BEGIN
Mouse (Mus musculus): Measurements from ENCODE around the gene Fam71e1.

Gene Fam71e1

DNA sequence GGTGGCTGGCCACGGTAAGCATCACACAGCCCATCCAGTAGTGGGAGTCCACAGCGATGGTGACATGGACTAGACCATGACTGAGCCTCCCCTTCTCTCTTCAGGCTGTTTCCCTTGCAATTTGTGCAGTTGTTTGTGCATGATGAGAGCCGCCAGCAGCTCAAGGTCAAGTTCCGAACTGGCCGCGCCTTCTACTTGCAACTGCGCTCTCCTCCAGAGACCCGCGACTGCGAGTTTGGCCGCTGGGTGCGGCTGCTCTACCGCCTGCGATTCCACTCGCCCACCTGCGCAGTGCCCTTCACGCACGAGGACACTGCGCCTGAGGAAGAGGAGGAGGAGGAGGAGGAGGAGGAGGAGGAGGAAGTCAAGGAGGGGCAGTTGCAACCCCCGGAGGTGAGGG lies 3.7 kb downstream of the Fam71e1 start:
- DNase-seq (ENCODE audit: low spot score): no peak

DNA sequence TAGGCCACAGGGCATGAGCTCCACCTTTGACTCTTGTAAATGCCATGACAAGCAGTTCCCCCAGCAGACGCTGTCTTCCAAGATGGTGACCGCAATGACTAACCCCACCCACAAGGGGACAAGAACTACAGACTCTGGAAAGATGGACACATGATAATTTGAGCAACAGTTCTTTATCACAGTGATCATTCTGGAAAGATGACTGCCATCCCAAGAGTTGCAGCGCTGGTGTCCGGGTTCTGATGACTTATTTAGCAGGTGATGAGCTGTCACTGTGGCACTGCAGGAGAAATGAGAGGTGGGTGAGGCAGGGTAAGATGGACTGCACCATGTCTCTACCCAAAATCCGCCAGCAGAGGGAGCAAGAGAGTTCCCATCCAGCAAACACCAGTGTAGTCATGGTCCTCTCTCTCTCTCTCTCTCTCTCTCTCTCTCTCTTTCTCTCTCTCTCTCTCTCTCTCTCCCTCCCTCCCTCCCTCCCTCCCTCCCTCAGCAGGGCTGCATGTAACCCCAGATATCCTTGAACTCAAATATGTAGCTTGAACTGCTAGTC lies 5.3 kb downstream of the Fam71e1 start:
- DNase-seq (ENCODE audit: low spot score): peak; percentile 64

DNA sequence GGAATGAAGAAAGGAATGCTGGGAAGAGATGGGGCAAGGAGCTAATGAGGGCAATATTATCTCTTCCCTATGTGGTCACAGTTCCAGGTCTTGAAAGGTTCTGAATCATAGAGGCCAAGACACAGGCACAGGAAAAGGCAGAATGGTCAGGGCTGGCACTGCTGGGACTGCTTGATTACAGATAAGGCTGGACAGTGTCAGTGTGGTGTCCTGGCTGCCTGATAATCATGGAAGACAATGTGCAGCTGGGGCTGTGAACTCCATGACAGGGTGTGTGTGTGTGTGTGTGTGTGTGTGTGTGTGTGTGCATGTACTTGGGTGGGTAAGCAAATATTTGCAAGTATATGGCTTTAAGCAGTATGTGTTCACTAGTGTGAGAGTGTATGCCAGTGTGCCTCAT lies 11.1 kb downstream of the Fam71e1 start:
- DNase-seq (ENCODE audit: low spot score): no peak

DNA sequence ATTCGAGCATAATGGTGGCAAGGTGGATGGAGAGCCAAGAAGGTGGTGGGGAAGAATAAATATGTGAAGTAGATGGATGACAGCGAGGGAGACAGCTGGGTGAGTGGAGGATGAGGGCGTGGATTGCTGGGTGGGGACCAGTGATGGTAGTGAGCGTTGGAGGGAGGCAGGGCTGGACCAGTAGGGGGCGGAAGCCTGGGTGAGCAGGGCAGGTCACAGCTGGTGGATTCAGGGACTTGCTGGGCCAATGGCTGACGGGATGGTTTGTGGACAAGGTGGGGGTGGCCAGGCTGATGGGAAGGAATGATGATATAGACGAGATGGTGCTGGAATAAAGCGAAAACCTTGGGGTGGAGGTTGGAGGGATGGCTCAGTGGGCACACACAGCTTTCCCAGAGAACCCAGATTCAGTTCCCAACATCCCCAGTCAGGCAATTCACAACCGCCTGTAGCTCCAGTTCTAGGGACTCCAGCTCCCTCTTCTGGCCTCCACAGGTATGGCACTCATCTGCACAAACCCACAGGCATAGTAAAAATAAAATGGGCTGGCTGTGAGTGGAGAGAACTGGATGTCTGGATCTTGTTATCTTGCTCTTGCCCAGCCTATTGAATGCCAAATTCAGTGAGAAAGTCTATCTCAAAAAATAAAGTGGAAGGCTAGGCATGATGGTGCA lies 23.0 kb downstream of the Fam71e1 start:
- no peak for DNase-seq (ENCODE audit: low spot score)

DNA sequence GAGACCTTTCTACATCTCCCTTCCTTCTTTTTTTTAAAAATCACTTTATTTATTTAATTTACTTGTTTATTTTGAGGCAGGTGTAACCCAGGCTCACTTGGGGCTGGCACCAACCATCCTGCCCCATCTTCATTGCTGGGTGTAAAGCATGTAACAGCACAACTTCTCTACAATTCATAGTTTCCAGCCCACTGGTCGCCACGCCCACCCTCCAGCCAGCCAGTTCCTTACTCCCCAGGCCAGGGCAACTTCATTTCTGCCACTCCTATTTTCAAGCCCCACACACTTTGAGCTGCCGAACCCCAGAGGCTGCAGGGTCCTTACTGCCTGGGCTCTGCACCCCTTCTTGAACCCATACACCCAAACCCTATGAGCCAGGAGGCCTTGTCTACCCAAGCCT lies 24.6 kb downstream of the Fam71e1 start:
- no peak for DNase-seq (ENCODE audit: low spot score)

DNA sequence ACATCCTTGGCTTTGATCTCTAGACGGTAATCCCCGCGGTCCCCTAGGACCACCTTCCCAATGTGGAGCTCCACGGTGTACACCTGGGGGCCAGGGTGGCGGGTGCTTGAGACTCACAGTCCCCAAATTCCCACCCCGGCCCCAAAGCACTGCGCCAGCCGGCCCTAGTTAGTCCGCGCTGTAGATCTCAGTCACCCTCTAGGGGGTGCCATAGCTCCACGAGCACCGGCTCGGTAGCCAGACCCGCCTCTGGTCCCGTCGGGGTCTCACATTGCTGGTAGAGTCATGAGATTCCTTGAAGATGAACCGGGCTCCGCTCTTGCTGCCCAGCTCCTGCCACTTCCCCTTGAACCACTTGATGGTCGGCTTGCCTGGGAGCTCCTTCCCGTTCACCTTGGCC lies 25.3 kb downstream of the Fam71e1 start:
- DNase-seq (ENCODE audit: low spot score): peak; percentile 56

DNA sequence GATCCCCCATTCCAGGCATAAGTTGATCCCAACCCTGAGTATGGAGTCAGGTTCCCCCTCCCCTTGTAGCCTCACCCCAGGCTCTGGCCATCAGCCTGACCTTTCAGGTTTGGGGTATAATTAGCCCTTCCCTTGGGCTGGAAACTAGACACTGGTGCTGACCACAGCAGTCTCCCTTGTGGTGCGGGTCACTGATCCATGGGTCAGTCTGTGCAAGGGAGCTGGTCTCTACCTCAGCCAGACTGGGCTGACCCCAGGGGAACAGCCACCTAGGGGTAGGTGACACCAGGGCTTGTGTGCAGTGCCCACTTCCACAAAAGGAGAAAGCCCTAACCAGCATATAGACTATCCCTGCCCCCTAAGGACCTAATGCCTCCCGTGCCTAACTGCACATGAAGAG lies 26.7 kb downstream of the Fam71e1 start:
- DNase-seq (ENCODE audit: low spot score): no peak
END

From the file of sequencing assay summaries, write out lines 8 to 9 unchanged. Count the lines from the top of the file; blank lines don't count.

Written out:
- DNase-seq (ENCODE audit: low spot score): no peak

DNA sequence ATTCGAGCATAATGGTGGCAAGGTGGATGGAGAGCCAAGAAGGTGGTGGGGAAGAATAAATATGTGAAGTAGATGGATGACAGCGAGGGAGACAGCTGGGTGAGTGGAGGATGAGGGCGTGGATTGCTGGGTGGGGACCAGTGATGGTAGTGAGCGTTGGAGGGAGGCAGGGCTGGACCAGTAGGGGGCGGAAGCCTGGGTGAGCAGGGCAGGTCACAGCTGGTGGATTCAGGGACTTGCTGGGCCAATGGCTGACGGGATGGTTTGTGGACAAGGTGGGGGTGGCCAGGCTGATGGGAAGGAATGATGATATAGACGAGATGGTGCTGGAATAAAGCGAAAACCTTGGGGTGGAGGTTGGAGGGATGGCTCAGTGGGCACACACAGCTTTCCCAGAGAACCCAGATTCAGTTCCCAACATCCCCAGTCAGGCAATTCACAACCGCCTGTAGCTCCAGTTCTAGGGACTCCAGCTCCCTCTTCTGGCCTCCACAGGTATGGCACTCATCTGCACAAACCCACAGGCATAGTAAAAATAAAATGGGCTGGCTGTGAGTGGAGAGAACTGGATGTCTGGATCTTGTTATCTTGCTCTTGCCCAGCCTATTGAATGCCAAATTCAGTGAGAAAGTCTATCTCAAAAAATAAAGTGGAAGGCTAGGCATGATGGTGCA lies 23.0 kb downstream of the Fam71e1 start: